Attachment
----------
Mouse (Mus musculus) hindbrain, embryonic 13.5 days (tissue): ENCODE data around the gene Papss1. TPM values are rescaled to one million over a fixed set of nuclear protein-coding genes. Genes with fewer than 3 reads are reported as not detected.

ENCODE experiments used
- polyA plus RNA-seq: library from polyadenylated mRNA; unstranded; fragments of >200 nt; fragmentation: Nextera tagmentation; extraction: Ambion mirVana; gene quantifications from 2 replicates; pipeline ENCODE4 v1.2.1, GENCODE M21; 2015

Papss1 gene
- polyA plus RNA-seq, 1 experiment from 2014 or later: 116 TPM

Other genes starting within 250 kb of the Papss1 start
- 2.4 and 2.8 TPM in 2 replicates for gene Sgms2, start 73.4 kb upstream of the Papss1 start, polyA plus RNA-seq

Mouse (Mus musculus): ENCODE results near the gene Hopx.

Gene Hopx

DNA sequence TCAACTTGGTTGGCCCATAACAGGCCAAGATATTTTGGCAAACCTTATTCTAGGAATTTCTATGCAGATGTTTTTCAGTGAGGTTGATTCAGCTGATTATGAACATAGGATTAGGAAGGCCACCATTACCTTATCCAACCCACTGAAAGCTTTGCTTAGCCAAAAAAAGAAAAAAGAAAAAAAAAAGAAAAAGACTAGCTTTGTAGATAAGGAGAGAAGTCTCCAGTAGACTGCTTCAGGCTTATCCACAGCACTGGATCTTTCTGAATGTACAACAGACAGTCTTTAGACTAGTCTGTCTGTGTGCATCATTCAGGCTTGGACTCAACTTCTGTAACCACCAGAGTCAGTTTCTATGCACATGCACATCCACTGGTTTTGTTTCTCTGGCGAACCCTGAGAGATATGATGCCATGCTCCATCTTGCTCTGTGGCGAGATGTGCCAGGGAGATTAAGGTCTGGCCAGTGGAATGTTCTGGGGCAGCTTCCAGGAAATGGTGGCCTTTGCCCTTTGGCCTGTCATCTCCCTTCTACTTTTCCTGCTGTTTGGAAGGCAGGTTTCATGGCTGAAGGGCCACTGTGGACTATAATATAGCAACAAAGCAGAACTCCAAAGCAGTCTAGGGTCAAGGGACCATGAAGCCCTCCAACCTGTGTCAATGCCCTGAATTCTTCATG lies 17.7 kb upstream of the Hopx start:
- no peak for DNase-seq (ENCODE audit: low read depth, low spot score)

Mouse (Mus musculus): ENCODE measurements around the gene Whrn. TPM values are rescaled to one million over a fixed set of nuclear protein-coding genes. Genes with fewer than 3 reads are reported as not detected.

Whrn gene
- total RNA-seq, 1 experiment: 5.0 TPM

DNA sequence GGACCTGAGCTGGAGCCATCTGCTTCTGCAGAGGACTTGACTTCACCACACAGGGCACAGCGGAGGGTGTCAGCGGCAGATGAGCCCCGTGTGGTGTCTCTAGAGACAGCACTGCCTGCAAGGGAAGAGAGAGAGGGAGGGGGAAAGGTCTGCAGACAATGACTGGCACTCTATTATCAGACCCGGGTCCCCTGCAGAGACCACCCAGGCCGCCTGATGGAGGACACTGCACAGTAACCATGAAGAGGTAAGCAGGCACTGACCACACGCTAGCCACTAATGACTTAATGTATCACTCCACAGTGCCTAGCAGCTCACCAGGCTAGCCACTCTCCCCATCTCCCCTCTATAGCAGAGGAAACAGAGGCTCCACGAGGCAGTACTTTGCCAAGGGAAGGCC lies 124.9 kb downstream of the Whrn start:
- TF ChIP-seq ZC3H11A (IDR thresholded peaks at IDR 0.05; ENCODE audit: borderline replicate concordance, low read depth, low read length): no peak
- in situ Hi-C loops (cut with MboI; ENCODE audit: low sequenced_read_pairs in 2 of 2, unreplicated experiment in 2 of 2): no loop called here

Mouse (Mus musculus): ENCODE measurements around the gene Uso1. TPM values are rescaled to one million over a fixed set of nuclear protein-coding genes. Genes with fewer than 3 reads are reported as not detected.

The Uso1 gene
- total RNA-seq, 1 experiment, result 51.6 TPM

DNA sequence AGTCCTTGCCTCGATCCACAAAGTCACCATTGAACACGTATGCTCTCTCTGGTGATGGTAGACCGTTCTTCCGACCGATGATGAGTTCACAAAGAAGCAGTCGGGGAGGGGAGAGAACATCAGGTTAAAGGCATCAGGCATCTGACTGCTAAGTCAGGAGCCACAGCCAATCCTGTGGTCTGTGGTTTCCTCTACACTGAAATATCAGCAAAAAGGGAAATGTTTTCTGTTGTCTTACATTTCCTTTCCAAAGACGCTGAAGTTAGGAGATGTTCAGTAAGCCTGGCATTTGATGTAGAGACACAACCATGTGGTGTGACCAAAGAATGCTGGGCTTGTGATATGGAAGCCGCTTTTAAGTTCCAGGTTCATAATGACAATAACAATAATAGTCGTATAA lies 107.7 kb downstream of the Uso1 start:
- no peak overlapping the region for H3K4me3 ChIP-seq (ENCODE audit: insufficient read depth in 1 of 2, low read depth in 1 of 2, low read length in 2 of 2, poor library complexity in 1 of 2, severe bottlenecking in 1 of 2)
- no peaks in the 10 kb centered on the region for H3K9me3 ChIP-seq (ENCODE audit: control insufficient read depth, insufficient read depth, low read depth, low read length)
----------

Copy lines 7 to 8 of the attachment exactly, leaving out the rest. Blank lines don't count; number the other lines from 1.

- 2.4 and 2.8 TPM in 2 replicates for gene Sgms2, start 73.4 kb upstream of the Papss1 start, polyA plus RNA-seq

Mouse (Mus musculus): ENCODE results near the gene Hopx.